You are here

Keyword: blister rust

Managing western white pine plantations for multiple resource objectives

Publications Posted on: May 11, 2018
Western white pine (Pinus monticola Dougl. ex D. Don) continues to be one of the most important coniferous tree species growing in Northern Rocky Mountain forests. Because large wildfires occurred early in the 1900s, many plantations of western white pine with varying levels of resistance to blister rust (Cronartium ribicola Fisch.) were established.

Southwestern white pine - threats to the species in a changing world

Science Spotlights Posted on: October 19, 2017
Collaborative research is quantifying adaptive variation in tree species, specifically in southwestern white pine, across the western United States. This research predicts changes in species distribution and their ability to adapt in the face of global change by combining population-wide genomic data collection, common garden manipulative experiments, pathogen resistance trials, and simulation modeling.

Restoring whitebark pine ecosystems in the face of climate change

Science Spotlights Posted on: August 04, 2017
Whitebark pine (Pinus albicaulis) forests are declining across most of their range in North America because of the combined effects of mountain pine beetle (Dendroctonus ponderosae) outbreaks, fire exclusion policies, and the exotic pathogen Cronartium ribicola, which infects five-needle white pines and causes the disease white pine blister rust. Predicted changes in climate may exacerbate whitebark pine decline by (1) accelerating succession to more shade tolerant conifers, (2) creating environments that are unsuitable for the species, (3) increasing the frequency and severity of mountain pine beetle outbreaks and wildland fire events, and (4) facilitating the spread of blister rust. Yet, whitebark pine tolerates a variety of stressful conditions and the broad genetic diversity to adapt to changes in climate and disturbance.

Restoring whitebark pine ecosystems

Media Gallery Posted on: August 04, 2017
Whitebark pine (Pinus albicaulis) forests are declining across most of their range in North America because of the combined effects of mountain pine beetle (Dendroctonus ponderosae) outbreaks, fire exclusion policies, and the exotic pathogen Cronartium ribicola, which infects five-needle white pines and causes the disease white pine blister rust.

Restoring whitebark pine ecosystems in the face of climate change

Publications Posted on: August 03, 2017
Whitebark pine (Pinus albicaulis) forests have been declining throughout their range in western North America from the combined effects of mountain pine beetle (Dendroctonus ponderosae) outbreaks, fire exclusion policies, and the exotic disease white pine blister rust (Cronartium ribicola).

Restoration and management of eastern white pine within high blister rust hazard zones in the Lake States

Publications Posted on: May 12, 2016
In areas considered high hazard for blister rust in the northern Lake States, six white pine plantings were established between 1989 and 1999 to: (1) evaluate the impacts of blister rust, white pine weevil, browsing, and competition stress on tree growth and survival, and (2) evaluate the effectiveness of genetic and silvicultural strategies to minimize damage.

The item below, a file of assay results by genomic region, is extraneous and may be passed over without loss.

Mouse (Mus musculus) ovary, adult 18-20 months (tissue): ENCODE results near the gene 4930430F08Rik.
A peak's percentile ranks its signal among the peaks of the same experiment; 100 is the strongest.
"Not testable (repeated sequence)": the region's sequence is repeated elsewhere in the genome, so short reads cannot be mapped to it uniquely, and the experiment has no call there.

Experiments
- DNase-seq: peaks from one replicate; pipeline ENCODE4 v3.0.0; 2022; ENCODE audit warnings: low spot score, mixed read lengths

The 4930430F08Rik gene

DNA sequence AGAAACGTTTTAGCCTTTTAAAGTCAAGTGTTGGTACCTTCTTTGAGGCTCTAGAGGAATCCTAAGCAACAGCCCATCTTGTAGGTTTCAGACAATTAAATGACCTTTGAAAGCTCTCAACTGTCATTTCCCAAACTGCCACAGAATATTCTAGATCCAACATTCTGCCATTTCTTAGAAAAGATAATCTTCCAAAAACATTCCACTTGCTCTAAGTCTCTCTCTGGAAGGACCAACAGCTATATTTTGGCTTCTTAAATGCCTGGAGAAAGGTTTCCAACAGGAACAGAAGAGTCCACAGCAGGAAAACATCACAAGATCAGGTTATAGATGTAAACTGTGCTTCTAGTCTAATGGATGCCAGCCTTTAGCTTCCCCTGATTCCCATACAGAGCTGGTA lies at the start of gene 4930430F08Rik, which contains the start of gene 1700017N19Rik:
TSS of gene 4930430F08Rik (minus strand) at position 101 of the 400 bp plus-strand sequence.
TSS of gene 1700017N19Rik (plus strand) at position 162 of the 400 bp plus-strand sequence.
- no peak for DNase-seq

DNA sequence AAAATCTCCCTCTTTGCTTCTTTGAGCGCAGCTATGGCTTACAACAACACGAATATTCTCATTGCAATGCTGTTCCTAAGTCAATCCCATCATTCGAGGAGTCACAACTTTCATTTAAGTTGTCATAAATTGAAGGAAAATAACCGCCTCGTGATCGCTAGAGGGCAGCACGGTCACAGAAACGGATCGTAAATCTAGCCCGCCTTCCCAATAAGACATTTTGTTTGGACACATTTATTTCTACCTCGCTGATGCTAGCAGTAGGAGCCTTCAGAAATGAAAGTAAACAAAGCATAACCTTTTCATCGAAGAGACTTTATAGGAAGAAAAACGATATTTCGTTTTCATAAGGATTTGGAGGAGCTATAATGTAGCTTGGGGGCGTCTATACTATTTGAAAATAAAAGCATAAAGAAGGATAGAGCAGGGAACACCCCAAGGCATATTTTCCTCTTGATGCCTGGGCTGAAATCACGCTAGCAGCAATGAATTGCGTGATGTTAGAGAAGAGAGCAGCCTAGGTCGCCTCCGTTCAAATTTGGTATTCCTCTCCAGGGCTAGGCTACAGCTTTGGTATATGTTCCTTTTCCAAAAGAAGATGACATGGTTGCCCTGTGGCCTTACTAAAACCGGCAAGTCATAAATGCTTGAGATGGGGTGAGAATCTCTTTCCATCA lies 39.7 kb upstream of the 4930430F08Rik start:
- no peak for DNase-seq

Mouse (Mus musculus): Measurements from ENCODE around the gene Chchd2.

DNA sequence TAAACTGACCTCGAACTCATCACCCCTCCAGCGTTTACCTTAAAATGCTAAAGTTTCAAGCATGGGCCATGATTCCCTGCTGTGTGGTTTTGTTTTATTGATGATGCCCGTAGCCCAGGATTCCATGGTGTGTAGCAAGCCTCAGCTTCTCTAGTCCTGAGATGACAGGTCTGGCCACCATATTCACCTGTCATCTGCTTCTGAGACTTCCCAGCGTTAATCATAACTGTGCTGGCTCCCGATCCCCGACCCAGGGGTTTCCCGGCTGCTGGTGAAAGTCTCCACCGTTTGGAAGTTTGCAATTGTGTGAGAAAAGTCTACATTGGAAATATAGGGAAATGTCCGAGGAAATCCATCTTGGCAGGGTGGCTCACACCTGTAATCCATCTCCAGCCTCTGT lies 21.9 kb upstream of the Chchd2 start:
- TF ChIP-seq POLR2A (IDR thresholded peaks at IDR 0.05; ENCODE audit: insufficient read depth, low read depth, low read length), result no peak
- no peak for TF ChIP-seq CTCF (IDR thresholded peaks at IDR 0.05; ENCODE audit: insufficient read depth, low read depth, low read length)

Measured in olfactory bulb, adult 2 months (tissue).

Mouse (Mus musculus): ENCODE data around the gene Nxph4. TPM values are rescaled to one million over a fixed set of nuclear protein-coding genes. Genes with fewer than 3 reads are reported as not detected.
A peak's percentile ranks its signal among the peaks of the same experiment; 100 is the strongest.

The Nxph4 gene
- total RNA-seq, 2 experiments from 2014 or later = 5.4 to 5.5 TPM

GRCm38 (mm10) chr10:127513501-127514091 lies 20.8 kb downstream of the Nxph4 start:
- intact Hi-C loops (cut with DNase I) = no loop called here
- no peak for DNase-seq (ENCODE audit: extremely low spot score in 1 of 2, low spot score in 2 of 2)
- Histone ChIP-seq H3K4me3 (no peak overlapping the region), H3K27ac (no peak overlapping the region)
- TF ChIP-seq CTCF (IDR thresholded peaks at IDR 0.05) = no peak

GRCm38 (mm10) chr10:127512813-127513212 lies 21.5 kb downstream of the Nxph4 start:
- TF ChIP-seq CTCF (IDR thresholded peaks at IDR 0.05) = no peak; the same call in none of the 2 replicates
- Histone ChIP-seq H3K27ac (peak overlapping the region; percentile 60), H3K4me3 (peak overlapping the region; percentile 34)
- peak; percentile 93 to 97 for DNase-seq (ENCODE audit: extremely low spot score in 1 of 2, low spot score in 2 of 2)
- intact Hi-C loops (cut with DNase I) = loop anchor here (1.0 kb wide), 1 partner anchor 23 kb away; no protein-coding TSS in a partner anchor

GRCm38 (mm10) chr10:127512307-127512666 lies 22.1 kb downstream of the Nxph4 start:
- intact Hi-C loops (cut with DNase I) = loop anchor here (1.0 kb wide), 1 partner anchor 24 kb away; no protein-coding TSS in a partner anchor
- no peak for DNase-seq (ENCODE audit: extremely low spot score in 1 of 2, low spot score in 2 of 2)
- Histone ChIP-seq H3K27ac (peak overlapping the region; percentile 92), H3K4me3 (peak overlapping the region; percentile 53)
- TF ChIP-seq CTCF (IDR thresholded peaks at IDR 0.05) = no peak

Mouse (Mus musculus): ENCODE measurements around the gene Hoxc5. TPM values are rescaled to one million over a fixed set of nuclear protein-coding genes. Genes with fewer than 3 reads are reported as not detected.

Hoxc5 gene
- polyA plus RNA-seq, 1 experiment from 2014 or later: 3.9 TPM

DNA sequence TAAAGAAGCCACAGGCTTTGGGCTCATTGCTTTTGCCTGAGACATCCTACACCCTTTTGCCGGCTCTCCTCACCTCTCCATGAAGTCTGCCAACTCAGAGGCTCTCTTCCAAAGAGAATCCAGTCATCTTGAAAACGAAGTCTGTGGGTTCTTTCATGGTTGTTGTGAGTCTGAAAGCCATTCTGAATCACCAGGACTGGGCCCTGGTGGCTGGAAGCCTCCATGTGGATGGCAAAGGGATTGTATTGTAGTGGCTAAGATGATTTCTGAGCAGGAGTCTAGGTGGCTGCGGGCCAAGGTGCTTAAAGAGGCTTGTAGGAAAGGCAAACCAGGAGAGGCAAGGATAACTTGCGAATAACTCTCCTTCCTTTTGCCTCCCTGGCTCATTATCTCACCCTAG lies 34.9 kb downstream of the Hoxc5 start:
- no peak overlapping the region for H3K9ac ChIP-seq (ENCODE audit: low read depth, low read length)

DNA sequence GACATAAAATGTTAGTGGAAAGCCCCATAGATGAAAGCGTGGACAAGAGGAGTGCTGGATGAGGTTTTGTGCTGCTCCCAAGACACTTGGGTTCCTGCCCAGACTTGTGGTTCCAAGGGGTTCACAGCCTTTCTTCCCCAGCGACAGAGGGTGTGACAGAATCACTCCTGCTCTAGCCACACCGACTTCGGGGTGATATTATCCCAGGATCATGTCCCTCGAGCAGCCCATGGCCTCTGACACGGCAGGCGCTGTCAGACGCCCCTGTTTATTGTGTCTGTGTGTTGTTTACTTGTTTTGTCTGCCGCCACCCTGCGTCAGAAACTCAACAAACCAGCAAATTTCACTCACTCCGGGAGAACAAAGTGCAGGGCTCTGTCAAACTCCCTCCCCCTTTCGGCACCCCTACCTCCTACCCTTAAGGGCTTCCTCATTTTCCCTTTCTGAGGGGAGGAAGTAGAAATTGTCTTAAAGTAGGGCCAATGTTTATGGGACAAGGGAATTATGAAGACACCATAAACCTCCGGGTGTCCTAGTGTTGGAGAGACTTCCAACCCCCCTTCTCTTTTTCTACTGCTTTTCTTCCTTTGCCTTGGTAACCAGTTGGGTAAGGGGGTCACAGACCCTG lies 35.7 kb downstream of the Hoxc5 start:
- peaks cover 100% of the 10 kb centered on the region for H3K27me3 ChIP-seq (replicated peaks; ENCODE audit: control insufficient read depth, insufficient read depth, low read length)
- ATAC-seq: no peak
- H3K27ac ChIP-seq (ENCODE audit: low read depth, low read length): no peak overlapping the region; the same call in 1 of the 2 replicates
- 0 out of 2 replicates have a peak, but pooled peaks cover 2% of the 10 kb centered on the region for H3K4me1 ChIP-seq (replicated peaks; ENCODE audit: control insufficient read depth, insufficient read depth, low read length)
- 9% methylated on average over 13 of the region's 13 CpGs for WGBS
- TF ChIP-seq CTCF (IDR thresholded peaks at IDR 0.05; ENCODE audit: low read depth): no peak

Field levels of infection of progenies of western white pines selected for blister rust resistance

Publications Posted on: August 14, 2015
Western white pine trees resulting from crosses of parents selected for phenotypic resistance to Cronartium ribicola J. C. Fisch. ex Rabenh., the white pine blister rust, were inspected for rust infection after 11 to 15 years in two field plots.

Cleaning to favor western white pine - its effects upon composition, growth, and potential values

Publications Posted on: August 14, 2015
The management of western white pine (Pinus monticola) requires the production of a high proportion of valuable white pine crop trees in order to defray the costs of protection from blister rust. Current average selling prices of lumber give white pine about $50 per m.b.f. advantage over western larch (Larix occidentalis) and Douglas-fir (Pseudotsuga menziesii), the next most valuable species common to the type.

Aiding blister rust control by silvicultural measures in the western white pine type

Publications Posted on: August 14, 2015
The forest industry of the Inland Empire depends on the production of western white pine (Pinus monticola Dougl.) as a major species. Continued production of this tree is impossible unless white pine blister rust (Cronartium ribicola Fischer) is controlled.

A range-wide restoration strategy for whitebark pine (Pinus albicaulis)

Publications Posted on: June 26, 2012
Whitebark pine (Pinus albicaulis), an important component of western high-elevation forests, has been declining in both the United States and Canada since the early Twentieth Century from the combined effects of mountain pine beetle (Dendroctonus ponderosae) outbreaks, fire exclusion policies, and the spread of the exotic disease white pine blister rust (caused by the pathogen Cronartium ribicola).

Pages